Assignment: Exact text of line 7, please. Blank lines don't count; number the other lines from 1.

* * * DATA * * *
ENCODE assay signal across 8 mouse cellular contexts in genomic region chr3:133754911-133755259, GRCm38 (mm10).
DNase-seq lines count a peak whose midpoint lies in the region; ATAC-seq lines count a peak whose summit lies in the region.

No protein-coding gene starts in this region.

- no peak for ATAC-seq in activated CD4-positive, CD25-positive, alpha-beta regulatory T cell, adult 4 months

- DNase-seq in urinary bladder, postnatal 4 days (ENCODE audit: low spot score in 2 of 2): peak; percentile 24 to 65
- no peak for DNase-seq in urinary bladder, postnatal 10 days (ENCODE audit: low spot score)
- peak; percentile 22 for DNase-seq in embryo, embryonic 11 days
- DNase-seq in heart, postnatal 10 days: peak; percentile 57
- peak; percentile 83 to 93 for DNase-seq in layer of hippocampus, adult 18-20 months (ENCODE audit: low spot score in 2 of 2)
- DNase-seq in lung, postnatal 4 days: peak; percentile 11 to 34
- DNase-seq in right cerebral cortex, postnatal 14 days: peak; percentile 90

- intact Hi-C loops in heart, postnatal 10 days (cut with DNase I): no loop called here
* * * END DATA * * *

- peak; percentile 22 for DNase-seq in embryo, embryonic 11 days